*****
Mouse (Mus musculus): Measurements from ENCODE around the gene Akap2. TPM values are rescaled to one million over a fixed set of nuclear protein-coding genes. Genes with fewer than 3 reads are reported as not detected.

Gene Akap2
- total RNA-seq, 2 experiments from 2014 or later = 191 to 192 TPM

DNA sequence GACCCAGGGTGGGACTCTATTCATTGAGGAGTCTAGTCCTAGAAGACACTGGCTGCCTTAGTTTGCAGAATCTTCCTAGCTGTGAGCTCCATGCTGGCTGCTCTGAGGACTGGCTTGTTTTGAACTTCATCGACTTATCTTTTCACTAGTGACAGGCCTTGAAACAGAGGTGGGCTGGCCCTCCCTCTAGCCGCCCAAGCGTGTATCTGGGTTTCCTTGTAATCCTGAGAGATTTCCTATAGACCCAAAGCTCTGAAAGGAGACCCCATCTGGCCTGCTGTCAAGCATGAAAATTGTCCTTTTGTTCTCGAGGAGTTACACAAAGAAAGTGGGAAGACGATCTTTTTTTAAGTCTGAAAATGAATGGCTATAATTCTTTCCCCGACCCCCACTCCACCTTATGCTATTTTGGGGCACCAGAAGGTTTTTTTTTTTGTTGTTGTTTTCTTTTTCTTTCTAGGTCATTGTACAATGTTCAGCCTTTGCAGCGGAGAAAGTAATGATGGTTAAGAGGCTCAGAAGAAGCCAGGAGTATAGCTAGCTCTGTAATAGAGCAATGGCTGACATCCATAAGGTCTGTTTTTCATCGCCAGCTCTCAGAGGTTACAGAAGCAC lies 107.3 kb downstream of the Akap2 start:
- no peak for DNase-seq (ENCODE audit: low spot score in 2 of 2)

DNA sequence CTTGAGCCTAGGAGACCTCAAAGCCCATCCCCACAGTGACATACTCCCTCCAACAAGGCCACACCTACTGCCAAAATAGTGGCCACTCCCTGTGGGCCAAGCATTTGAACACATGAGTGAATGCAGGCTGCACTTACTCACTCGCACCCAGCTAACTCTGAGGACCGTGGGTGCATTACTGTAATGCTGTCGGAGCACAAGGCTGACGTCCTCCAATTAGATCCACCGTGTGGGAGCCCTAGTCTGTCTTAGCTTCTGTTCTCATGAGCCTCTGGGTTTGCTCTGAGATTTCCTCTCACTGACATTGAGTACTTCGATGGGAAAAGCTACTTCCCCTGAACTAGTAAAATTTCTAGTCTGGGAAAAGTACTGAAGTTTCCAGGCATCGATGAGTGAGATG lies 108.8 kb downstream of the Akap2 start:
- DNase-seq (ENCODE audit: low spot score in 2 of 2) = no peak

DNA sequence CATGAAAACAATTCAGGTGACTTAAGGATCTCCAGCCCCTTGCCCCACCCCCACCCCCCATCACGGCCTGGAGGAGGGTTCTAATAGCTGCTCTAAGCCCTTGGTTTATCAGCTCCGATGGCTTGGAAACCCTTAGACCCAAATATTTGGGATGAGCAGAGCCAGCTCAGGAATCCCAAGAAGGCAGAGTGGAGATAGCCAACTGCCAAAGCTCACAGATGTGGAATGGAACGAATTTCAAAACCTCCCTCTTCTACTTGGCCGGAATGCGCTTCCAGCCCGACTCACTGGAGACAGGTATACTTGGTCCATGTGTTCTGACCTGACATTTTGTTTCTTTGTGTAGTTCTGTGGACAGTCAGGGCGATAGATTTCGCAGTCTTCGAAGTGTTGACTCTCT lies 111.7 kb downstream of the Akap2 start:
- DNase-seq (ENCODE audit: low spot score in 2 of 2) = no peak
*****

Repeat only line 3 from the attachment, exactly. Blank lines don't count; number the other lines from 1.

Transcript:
- total RNA-seq, 2 experiments from 2014 or later = 191 to 192 TPM